Wednesday, May 8, 2013

German Spaetzle

Spaetzle batter
The first time I remember having spaetzle (little German noodles)  was a year ago for Mother's Day brunch and I thought it was great.  Granted, it was probably drenched in butter, which makes all things delicious.

I'm not sure what revived my interest in spaetzle, but something sure did.  I found myself digging around on the internet to find a recipe I felt I could trust.  I went with the Smitten Kitchen recipe because Deb provides a weight measurement for the flour since I like to use a scale.  I don't trust my accuracy with flour in a measuring cup nor do I trust recipes to be using the same method I use to get the flour in the cup... scoop and sweep?  or dip dip dip?  I'd rather avoid all that uncertainty and pull out my food scale instead.


Smitten Kitchen spaetzle
Spaetzle boiling away

I made a half batch because I thought the original 7 eggs seemed like a lot to waste if this didn't turn out.

I saw that other sources mentioned nutmeg and herbs, so I added


  • 1 cup (125 grams) all-purpose flour
  • 3 large eggs
  • 2 T (30 ml) milk
  • touch of nutmeg
  • some dried parsley
Buttered spaetzle


Prep a large pot of salted water to boil. 

Mix the ingredients together.

When the water is boiling, scoop a bit of the batter into the colander and press it through the holes with a rubber spatula into the lightly boiling water below.  They should float almost immediately, which indicates they're done.  I was a little paranoid so I let them cook for a little longer.  I ended up scooping them out with a slotted spoon, that worked better than the spaghetti grabber or my smallest mesh strainer. 

It took 3-4 batches to work through all the batter and it was helpful to have Husband Jeff there to help scoop the batter into the colander for each round.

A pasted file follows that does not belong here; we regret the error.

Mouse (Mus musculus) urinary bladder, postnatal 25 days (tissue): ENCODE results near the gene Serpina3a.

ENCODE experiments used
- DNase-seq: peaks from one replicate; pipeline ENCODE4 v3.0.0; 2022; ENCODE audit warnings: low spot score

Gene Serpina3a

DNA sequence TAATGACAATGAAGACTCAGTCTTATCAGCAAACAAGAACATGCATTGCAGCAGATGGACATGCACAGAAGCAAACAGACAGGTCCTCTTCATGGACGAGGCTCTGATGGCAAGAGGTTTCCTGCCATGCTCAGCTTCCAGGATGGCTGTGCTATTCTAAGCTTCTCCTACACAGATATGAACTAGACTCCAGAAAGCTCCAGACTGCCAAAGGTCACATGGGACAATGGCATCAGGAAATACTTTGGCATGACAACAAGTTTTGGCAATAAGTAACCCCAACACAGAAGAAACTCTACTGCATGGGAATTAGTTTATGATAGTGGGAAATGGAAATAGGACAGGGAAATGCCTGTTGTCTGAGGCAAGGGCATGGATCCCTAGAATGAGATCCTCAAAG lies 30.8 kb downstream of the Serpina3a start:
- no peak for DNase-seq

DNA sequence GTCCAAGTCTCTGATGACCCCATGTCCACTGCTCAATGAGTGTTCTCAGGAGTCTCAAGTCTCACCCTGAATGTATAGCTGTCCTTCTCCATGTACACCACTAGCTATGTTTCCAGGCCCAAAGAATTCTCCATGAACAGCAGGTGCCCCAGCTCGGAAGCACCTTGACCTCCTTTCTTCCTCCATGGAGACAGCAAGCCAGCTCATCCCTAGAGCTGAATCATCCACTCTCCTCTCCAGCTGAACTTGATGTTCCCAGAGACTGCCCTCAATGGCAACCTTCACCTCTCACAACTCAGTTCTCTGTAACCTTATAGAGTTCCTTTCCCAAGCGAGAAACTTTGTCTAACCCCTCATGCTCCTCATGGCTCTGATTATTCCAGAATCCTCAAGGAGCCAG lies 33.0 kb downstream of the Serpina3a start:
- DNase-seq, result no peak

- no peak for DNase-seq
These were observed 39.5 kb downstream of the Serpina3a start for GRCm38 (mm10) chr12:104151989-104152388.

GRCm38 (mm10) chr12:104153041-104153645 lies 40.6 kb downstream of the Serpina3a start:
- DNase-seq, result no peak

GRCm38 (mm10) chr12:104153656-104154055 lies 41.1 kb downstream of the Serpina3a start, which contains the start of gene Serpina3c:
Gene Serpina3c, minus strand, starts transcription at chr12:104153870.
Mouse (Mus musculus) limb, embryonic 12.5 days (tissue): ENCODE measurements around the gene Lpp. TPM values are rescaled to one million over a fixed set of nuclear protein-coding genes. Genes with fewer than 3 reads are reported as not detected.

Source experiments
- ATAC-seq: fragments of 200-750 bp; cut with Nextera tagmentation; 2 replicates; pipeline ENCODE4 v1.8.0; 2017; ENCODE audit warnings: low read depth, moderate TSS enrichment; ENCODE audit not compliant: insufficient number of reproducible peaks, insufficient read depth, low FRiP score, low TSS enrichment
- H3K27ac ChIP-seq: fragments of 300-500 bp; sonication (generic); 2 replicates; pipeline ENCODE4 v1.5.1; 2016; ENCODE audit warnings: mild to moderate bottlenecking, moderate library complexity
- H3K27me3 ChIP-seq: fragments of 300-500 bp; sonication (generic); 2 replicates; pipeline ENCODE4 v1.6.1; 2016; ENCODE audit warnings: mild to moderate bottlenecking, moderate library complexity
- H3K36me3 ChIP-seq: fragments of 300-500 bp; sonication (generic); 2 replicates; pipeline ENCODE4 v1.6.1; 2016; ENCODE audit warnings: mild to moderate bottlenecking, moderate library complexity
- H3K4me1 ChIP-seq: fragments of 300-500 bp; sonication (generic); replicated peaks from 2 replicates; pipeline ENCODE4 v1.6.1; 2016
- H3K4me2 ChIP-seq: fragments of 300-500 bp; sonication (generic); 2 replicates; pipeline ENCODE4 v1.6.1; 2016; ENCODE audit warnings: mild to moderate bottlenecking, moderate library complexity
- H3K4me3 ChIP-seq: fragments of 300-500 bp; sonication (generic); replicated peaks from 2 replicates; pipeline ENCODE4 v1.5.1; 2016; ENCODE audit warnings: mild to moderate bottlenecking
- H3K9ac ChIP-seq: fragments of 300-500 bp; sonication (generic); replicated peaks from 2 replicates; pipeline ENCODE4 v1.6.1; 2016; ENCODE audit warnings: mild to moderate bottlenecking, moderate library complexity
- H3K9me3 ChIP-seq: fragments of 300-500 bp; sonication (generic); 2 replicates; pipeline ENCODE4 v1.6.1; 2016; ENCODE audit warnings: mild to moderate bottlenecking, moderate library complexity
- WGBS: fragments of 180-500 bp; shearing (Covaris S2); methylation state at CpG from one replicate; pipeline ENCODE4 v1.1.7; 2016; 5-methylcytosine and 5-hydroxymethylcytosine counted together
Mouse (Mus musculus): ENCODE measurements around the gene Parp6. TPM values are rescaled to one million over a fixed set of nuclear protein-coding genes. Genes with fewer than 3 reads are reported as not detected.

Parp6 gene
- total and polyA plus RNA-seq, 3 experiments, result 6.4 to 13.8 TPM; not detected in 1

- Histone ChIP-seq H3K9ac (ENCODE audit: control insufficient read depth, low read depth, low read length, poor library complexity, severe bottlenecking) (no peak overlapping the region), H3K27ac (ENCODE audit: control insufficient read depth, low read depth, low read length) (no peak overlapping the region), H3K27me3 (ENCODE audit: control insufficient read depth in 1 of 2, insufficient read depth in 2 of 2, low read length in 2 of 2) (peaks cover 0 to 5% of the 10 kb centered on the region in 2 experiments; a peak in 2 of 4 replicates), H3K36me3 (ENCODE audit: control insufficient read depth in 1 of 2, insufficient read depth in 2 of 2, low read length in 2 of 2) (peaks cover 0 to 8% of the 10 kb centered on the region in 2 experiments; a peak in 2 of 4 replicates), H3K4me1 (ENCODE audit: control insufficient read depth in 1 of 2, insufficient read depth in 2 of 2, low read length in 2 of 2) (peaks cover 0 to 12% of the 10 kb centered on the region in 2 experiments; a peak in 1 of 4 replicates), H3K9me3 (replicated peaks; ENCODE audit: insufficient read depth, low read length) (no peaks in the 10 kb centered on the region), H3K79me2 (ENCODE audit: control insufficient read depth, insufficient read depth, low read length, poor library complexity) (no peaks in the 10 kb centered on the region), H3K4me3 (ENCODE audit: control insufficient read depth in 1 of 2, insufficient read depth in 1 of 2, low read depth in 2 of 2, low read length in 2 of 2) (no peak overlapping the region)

I served the noodles with only a little butter on the noodles, but a lot of people pan fry them.  I would love to try that sometime.


Authentic spaetzle is quick and easy! 

These were really good but quite salty.  It ended up that when I salted the water I should have used a lighter hand, because the spaetzle soaked up a ton of salt. It was particularly noticeable with the leftovers, Husband Jeff declared them too salty to eat, but I picked at them and ate more. 

My favorite pieces were the ones that were bigger and thicker, they were chewier and more enjoyable to eat.  So if I want to make these again, I'll think about how to make them as large as I can.

Sonny D didn't eat them at all, but I bet if he realized they were noodles he would try them.  Noodles are always a favorite.  

Wanna Chat?

I turned off the 'leave a comment' feature, so if you want to share what you're thinking about this or anything else, drop me an email at jhk1013 (at) It's so much more cozy than a comment, plus we can have a real conversation!